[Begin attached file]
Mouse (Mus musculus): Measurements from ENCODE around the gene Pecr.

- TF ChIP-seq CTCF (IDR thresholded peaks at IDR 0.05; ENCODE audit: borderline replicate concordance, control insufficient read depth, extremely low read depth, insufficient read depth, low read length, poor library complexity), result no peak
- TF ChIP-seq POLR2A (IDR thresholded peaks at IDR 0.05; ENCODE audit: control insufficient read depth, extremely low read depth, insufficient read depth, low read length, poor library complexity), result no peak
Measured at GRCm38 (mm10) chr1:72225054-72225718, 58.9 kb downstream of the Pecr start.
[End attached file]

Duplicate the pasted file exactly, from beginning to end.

Mouse (Mus musculus): Measurements from ENCODE around the gene Pecr.

- TF ChIP-seq CTCF (IDR thresholded peaks at IDR 0.05; ENCODE audit: borderline replicate concordance, control insufficient read depth, extremely low read depth, insufficient read depth, low read length, poor library complexity), result no peak
- TF ChIP-seq POLR2A (IDR thresholded peaks at IDR 0.05; ENCODE audit: control insufficient read depth, extremely low read depth, insufficient read depth, low read length, poor library complexity), result no peak
Measured at GRCm38 (mm10) chr1:72225054-72225718, 58.9 kb downstream of the Pecr start.